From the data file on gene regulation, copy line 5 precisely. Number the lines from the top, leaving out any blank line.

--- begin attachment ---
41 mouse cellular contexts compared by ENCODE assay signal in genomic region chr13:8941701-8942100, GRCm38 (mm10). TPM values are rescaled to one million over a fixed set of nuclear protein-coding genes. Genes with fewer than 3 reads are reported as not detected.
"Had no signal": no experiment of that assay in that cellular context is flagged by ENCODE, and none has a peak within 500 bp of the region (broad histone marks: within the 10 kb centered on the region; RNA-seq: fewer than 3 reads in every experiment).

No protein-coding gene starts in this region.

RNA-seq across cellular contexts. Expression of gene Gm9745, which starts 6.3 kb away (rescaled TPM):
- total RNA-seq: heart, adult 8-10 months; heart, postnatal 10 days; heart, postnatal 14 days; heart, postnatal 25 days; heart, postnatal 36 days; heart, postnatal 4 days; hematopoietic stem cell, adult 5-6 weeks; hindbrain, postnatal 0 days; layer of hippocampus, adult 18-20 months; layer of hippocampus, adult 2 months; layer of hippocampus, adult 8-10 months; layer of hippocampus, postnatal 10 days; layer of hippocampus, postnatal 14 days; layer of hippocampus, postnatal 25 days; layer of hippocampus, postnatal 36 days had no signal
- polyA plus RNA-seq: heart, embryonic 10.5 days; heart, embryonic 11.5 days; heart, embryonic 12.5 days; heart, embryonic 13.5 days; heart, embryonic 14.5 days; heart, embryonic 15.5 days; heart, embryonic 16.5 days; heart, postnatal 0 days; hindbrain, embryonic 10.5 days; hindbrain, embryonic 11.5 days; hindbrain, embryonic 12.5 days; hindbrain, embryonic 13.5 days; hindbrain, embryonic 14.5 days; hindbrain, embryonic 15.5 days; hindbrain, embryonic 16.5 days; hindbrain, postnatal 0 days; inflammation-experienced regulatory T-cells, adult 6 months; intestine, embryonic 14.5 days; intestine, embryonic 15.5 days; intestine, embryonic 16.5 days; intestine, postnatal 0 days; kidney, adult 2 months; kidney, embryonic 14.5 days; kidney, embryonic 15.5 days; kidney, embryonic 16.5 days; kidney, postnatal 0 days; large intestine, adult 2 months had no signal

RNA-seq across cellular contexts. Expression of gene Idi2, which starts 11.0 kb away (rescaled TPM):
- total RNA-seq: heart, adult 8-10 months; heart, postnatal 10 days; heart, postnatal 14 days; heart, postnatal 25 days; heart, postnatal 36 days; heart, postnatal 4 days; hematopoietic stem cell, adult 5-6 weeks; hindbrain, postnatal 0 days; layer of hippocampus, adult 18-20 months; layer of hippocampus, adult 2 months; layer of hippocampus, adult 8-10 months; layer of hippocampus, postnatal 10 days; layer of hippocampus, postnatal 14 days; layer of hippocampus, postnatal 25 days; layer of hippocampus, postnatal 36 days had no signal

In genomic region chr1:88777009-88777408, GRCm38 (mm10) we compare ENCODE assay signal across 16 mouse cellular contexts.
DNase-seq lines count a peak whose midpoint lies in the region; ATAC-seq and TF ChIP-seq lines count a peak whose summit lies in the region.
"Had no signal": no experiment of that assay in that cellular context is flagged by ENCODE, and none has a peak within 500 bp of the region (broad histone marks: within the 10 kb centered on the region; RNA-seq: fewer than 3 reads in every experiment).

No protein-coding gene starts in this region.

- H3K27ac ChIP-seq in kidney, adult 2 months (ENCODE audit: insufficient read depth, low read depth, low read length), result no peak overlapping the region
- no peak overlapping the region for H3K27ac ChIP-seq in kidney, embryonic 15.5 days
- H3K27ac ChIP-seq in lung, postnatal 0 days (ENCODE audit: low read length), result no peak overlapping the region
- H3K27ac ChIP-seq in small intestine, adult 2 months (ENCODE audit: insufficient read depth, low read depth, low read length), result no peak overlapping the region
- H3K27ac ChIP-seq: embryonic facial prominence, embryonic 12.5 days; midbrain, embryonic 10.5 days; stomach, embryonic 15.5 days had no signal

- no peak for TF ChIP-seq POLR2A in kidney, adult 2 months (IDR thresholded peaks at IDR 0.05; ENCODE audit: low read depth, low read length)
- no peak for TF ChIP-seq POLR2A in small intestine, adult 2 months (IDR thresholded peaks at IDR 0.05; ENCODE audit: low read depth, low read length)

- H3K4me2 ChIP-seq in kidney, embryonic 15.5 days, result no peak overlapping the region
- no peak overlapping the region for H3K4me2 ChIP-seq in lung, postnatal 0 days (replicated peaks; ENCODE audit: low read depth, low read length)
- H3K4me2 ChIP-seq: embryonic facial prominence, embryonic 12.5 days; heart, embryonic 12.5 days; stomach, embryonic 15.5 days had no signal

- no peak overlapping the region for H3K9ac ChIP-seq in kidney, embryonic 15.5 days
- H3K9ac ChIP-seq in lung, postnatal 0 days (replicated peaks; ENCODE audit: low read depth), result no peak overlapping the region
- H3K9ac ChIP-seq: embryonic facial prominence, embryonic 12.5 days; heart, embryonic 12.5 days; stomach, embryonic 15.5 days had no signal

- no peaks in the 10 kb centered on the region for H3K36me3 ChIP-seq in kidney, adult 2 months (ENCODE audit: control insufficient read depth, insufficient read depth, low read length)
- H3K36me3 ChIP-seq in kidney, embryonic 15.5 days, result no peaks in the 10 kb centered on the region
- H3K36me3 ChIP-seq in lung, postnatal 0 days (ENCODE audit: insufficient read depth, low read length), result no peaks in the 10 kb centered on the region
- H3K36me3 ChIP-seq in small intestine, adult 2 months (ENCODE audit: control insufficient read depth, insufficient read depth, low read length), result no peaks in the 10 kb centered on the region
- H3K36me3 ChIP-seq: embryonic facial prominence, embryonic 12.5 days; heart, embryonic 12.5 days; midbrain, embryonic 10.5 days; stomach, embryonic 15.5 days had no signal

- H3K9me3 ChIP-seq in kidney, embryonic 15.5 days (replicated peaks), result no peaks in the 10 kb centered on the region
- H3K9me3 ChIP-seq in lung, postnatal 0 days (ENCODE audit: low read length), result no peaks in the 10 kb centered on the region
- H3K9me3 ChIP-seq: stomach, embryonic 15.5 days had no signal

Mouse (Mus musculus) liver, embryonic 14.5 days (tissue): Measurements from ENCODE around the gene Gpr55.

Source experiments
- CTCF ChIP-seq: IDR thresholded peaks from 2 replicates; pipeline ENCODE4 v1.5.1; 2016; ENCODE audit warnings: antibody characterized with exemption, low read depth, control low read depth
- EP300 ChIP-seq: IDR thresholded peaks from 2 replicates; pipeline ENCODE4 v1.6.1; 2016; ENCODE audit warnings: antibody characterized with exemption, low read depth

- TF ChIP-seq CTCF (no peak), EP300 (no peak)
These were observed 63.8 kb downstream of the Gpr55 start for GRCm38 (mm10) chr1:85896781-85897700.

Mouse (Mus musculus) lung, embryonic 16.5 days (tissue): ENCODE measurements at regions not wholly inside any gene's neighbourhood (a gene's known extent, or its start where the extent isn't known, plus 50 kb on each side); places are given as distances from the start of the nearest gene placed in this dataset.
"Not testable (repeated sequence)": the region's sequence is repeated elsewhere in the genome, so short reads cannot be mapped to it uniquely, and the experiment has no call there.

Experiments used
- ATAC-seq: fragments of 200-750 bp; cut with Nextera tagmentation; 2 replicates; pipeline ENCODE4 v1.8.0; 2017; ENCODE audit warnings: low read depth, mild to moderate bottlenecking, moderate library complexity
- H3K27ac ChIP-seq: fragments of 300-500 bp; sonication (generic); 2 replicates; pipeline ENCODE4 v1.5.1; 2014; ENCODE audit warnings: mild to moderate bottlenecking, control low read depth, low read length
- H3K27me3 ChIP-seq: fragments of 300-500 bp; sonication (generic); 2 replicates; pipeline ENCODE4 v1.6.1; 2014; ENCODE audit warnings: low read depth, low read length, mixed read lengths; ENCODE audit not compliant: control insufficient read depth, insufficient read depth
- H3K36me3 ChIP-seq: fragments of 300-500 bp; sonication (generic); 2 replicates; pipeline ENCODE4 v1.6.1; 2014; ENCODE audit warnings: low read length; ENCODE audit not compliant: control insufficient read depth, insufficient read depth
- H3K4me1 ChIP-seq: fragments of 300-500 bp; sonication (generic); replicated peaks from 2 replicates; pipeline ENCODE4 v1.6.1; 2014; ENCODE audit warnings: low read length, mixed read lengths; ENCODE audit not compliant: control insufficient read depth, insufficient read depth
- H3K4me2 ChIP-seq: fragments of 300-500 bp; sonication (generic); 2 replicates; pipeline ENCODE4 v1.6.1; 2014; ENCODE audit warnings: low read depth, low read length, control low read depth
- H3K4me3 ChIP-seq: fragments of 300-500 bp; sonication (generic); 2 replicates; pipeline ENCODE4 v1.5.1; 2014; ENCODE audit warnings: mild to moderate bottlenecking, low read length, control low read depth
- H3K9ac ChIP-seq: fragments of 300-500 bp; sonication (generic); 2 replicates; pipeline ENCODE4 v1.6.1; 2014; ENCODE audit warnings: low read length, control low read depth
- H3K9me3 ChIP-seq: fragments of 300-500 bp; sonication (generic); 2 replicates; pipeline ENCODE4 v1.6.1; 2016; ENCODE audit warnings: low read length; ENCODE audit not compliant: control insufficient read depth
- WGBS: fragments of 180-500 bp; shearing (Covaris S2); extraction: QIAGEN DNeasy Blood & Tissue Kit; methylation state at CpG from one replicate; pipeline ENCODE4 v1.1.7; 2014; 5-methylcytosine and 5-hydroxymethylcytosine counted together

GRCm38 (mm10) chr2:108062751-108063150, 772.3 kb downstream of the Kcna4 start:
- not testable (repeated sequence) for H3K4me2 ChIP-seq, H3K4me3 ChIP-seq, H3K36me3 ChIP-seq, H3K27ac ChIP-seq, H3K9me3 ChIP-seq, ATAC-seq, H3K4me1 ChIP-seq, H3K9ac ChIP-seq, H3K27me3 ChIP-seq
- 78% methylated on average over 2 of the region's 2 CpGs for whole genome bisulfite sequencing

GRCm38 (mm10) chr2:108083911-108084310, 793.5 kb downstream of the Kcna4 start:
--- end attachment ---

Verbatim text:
- total RNA-seq: heart, adult 8-10 months; heart, postnatal 10 days; heart, postnatal 14 days; heart, postnatal 25 days; heart, postnatal 36 days; heart, postnatal 4 days; hematopoietic stem cell, adult 5-6 weeks; hindbrain, postnatal 0 days; layer of hippocampus, adult 18-20 months; layer of hippocampus, adult 2 months; layer of hippocampus, adult 8-10 months; layer of hippocampus, postnatal 10 days; layer of hippocampus, postnatal 14 days; layer of hippocampus, postnatal 25 days; layer of hippocampus, postnatal 36 days had no signal